The case of Charlotte Reilly has been described as nothing short of “extraordinary.” The nurse was accused of swapping medications at a nursing home in North Dakota in 2017, but she recently landed a plea deal that will keep her out of jail.
Prosecutors say Reilly stole prescription medications from residents during her time at Borg Pioneer Memorial Home in Mountain, ND and replaced them with over-the-counter medications. In one case, they allege Reilly gave one of her residents medication that she was allergic to.
“The substitutions of those medications could have caused a wide variety of very severe illnesses including death,” said North Dakota Assistant Attorney General Marina Spahr. The nurse ended up losing her job at Borg Pioneer, but only lost her license for a year.
Reilly denied the allegations and started working as a nurse after regaining her license. Her lawyer defended her by saying the state licensing board for nurses reviewed the case and chose to reinstate her license a year after her termination.
“On one hand she is being prosecuted by the AGs office and the state of North Dakota, and on the second hand, she is being hired as a nurse by a state-run facility,” Reilly’s lawyer, Blake Hankey, said in court.
After several years of negotiations, the state attorney general and Reilly’s lawyer have finally agreed to a plea deal. Last Thursday, North Dakota District Court Judge Donovan Foughty sentenced Reilly to two years of supervised probation. The convictions will also remain on her record as misdemeanors. The judge also sentenced her to 360 days in jail but that part of her punishment was later scrapped, and Reilly will remain a free woman.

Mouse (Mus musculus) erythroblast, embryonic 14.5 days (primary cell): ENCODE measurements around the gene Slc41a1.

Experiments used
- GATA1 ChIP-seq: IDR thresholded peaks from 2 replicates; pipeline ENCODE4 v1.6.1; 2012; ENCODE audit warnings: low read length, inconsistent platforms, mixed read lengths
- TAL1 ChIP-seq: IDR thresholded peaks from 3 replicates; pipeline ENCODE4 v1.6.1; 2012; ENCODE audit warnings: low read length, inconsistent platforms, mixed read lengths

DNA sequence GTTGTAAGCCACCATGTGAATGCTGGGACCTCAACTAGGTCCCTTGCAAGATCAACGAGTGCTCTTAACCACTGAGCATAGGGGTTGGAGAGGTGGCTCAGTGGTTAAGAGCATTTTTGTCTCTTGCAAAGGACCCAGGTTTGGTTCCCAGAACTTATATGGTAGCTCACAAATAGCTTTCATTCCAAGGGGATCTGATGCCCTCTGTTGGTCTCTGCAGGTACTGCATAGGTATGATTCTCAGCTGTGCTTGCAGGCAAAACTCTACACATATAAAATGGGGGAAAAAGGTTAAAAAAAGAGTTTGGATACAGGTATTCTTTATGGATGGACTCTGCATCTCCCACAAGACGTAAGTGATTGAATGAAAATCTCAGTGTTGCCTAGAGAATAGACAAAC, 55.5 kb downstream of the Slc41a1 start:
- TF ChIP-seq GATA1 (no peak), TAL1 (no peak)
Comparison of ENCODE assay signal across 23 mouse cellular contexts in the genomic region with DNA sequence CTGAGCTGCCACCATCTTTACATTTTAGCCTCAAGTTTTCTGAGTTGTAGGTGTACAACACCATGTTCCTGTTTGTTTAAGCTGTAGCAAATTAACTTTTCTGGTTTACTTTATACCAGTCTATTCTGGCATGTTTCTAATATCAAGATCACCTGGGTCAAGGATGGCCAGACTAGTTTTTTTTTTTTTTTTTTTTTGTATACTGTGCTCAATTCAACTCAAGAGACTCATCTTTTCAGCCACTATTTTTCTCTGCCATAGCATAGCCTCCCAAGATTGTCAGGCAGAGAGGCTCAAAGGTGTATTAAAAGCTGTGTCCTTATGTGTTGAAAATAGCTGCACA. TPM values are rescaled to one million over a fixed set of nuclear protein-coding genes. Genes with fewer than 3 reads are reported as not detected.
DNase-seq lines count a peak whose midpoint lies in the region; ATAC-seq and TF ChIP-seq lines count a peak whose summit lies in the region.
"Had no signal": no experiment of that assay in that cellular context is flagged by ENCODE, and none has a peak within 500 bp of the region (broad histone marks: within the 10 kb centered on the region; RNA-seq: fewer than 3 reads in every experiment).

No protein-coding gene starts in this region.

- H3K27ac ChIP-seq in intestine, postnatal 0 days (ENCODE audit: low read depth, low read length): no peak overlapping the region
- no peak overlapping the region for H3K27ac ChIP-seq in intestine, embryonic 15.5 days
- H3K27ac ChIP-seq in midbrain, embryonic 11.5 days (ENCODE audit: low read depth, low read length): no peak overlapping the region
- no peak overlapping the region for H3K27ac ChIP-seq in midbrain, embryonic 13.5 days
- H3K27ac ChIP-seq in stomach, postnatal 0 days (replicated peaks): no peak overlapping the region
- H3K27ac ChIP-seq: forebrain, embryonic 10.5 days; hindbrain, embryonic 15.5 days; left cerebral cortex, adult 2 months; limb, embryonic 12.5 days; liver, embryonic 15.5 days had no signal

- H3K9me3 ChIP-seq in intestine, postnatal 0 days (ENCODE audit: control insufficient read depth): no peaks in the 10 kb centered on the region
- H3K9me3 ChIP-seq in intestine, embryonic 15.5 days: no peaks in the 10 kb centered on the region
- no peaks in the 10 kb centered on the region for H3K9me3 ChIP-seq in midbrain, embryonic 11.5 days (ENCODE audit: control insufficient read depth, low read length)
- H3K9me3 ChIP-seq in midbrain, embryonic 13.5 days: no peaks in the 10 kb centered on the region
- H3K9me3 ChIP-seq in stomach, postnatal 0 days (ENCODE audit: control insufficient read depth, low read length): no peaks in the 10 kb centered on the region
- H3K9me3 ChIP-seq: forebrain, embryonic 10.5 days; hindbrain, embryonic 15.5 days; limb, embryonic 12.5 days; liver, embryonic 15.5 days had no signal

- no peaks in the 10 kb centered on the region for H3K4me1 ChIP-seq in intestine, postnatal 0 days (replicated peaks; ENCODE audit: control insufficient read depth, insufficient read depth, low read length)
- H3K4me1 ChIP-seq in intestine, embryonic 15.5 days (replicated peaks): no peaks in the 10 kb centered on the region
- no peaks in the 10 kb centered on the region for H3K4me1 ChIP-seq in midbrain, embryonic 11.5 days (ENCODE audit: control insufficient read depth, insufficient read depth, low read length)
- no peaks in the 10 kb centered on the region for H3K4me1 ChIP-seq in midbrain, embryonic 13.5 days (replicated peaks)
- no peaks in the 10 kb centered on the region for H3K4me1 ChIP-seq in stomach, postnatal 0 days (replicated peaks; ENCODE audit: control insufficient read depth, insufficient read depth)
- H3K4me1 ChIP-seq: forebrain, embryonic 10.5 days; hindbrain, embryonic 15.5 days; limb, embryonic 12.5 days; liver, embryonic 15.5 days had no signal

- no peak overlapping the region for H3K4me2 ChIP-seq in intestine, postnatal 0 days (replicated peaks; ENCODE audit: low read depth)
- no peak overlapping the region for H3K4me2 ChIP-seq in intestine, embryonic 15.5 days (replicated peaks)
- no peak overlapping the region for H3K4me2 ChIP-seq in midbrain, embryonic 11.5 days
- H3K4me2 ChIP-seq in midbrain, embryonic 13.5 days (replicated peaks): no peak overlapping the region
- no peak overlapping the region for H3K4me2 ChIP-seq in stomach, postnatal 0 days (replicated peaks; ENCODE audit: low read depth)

North Dakota became the last state in the country to implement a Medicaid fraud control unit in 2019. Reilly’s was the first case the unit investigated, and it was finally closed over four years later.
Many people from throughout the region and within the healthcare community have come to Reilly’s defense.
“I’ve been on the bench for many years, and I’ve never seen this kind of outpouring,” Foughty said.
Her current boss, Dawn Bunn, also sung her praises in court.
“She has honesty and integrity, and she is someone who I would entrust my family to,” Bunn said.
Reilly said she was worried she might have to go to prison as part of the plea deal, but that is all behind her now. The agreement forced her to plead guilty to two felony charges, including one count of reckless endangerment and one count of theft.
While prosecutors say that they have enough evidence to convict her in court, Reilly has always maintained her innocence.
They urged the court to increase her punishment to two years of supervised probation. “This is already the deal of a lifetime,” Spahr said.
Reilly’s lawyer asked for unsupervised probation and for the charges to be wiped from her record at the end of the two years.
“Miss Reilly has jumped through every hoop that has ever been asked of her to do, and I don’t know what else the court can impose on her that she is not already doing, we want to quality people like Charlotte Reilly, we want quality nurses to practice in under-served areas,” Hankey said.
The judge acknowledged Reilly’s misconduct before laying down the sentence. “I do believe people suffered due to your actions, Miss Reilly,” said Foughty, who said he cited his decision on the factual basis and guilty pleas. “For those who feel that this court has not done justice, you may well be correct,” Foughty said.
The outcome will affect Reilly’s ability to work in federally funded facilities but not private and state-run facilities.
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